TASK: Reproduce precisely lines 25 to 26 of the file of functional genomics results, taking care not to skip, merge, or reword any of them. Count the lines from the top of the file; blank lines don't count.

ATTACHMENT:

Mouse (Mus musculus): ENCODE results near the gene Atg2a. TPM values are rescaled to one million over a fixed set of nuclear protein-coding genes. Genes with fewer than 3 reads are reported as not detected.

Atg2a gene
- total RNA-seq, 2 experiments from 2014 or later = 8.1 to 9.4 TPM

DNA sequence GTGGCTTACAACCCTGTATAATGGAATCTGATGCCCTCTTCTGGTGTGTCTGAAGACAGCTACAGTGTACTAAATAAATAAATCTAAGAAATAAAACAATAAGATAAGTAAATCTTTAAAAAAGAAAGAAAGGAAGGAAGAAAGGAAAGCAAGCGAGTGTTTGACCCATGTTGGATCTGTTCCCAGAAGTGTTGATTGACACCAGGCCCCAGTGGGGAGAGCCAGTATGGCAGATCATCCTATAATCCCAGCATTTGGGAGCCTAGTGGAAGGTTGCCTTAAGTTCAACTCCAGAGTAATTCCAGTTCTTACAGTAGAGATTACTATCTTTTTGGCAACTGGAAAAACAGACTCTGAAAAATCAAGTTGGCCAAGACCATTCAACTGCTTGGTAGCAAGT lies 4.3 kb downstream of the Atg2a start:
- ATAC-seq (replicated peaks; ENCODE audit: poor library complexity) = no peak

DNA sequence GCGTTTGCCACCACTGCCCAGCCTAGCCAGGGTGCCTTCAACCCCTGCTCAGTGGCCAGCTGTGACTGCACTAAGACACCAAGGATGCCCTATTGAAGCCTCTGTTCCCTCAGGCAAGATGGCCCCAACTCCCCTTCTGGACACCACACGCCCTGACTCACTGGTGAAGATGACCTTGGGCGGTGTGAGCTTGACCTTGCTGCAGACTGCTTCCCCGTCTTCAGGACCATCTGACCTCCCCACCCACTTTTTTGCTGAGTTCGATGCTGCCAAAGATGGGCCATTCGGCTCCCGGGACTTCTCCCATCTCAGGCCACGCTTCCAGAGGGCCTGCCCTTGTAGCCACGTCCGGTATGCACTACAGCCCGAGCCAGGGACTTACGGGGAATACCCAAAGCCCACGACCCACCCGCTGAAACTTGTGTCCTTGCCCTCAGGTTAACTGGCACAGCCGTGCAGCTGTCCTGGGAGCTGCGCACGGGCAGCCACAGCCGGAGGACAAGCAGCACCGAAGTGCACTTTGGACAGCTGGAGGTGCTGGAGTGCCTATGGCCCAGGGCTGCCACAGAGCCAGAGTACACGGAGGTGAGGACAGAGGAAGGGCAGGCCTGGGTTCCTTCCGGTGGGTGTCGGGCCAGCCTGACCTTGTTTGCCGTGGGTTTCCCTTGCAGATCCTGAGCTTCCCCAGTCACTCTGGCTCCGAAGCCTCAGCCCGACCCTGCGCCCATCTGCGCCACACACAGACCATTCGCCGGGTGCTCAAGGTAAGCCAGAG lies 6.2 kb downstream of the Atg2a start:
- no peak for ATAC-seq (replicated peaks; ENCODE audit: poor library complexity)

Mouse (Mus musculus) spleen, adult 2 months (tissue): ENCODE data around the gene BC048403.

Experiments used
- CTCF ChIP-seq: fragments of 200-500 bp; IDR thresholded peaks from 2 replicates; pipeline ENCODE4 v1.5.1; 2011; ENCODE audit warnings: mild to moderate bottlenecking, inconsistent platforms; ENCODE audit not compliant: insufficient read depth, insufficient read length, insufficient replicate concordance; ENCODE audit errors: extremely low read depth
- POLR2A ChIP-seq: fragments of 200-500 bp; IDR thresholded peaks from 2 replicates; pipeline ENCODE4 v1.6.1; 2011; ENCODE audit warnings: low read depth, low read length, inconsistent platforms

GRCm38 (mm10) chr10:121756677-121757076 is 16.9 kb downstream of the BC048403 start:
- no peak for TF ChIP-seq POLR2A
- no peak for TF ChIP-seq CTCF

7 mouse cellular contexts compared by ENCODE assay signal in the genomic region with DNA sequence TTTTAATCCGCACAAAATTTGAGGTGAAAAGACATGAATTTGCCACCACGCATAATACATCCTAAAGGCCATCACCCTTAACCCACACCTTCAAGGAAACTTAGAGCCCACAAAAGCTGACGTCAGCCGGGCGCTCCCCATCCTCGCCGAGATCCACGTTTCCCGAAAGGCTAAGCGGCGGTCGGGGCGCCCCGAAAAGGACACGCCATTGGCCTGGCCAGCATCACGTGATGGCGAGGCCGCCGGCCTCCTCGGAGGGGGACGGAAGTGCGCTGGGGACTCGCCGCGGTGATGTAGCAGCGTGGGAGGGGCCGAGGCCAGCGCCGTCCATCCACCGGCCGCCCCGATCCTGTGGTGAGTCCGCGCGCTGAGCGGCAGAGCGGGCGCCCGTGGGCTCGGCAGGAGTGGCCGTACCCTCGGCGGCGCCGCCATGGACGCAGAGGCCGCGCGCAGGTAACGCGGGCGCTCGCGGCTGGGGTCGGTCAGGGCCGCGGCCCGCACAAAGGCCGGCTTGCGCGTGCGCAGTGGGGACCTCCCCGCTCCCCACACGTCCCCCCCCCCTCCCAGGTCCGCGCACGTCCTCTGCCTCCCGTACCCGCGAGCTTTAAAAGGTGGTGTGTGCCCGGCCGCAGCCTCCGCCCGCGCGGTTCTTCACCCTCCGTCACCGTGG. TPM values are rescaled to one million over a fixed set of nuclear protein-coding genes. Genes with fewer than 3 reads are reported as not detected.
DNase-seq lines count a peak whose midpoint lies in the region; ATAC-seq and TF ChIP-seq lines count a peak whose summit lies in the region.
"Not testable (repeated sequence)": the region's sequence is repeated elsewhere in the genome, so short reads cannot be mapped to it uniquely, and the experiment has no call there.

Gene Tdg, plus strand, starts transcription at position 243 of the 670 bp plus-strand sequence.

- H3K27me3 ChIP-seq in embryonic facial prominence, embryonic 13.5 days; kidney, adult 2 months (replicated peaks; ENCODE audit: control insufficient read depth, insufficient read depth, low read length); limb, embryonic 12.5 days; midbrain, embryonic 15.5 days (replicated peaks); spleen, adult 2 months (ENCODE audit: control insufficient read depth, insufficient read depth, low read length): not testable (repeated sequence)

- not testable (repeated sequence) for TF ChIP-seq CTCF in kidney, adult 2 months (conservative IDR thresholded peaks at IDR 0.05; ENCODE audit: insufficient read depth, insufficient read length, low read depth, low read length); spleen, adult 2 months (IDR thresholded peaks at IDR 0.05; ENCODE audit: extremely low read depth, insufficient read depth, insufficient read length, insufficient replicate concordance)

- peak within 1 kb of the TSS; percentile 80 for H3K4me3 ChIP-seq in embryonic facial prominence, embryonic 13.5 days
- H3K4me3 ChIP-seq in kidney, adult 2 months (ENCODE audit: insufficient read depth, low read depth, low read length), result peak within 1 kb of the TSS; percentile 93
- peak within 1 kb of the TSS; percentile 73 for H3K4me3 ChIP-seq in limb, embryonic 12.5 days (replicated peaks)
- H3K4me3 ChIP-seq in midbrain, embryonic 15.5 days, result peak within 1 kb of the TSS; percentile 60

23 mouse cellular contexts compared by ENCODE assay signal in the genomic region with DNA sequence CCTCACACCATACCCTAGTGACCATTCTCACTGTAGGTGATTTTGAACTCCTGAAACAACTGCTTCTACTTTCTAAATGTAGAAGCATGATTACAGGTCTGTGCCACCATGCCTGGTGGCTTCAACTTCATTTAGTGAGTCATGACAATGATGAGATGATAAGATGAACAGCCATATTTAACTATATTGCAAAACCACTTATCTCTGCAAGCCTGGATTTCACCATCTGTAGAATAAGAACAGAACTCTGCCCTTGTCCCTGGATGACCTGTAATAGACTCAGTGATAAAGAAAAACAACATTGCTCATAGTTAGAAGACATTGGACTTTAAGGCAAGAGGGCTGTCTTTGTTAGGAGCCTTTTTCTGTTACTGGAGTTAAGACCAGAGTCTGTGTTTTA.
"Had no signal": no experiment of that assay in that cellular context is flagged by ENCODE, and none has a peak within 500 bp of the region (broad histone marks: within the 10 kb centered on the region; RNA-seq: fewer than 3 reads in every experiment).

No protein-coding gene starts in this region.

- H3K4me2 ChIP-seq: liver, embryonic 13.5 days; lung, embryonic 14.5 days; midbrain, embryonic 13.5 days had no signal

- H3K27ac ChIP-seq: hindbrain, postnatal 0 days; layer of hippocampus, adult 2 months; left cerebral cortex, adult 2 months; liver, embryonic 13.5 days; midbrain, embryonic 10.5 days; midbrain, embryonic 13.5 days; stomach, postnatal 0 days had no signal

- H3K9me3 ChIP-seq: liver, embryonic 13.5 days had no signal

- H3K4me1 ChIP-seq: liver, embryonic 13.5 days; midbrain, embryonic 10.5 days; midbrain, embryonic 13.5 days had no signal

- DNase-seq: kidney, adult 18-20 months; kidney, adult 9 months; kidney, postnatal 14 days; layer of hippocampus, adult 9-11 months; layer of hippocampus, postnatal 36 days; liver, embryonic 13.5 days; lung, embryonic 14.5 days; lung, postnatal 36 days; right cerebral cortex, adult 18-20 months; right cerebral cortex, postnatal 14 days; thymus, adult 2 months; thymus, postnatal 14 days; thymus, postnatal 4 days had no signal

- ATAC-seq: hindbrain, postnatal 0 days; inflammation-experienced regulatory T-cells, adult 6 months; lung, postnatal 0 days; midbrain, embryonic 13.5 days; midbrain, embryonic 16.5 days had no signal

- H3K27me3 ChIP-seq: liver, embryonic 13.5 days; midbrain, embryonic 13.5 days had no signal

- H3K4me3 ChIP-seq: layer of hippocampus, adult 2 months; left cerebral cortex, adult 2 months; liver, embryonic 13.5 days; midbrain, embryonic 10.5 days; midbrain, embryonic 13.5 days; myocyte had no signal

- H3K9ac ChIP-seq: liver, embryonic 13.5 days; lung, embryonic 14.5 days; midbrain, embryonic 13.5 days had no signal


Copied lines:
23 mouse cellular contexts compared by ENCODE assay signal in the genomic region with DNA sequence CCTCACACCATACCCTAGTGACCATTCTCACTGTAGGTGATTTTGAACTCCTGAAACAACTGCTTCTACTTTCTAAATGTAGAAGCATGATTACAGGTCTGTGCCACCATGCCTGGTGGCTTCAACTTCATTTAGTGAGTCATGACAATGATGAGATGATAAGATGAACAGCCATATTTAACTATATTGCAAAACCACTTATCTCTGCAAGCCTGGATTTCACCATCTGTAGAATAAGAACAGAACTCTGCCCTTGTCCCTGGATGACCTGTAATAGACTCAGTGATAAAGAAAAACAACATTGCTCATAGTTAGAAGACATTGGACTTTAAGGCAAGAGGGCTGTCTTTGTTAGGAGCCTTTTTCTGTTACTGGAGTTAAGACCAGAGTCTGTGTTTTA.
"Had no signal": no experiment of that assay in that cellular context is flagged by ENCODE, and none has a peak within 500 bp of the region (broad histone marks: within the 10 kb centered on the region; RNA-seq: fewer than 3 reads in every experiment).